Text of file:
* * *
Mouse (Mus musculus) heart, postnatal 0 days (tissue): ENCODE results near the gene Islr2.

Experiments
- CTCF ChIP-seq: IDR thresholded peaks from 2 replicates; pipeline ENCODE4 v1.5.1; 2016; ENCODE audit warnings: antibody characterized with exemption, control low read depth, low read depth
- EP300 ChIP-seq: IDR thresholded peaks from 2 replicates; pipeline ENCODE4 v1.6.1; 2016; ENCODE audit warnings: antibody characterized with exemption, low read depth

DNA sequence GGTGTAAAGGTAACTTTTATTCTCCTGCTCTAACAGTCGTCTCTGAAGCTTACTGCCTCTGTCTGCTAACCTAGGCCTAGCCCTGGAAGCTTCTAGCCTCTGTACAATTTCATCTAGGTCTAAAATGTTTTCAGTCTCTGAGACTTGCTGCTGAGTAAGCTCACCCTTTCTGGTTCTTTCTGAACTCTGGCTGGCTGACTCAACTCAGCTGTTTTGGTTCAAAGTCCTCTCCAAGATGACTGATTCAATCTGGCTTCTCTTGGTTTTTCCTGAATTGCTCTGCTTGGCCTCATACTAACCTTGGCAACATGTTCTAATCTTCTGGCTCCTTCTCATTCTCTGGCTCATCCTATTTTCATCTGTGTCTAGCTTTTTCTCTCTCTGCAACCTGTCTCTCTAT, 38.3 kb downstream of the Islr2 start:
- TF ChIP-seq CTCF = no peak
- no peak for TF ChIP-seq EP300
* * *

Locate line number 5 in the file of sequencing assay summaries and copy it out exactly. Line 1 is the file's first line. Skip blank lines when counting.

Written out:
DNA sequence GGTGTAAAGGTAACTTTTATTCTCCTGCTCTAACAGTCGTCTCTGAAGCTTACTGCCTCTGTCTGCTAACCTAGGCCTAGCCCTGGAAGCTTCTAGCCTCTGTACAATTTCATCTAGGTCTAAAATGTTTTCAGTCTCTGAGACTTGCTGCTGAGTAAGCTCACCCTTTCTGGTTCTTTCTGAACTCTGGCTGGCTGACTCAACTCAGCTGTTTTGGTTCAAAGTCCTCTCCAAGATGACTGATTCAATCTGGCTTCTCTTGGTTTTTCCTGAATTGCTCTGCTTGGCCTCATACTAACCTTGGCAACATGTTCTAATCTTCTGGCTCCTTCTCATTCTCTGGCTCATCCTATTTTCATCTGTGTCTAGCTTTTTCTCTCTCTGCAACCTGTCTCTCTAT, 38.3 kb downstream of the Islr2 start: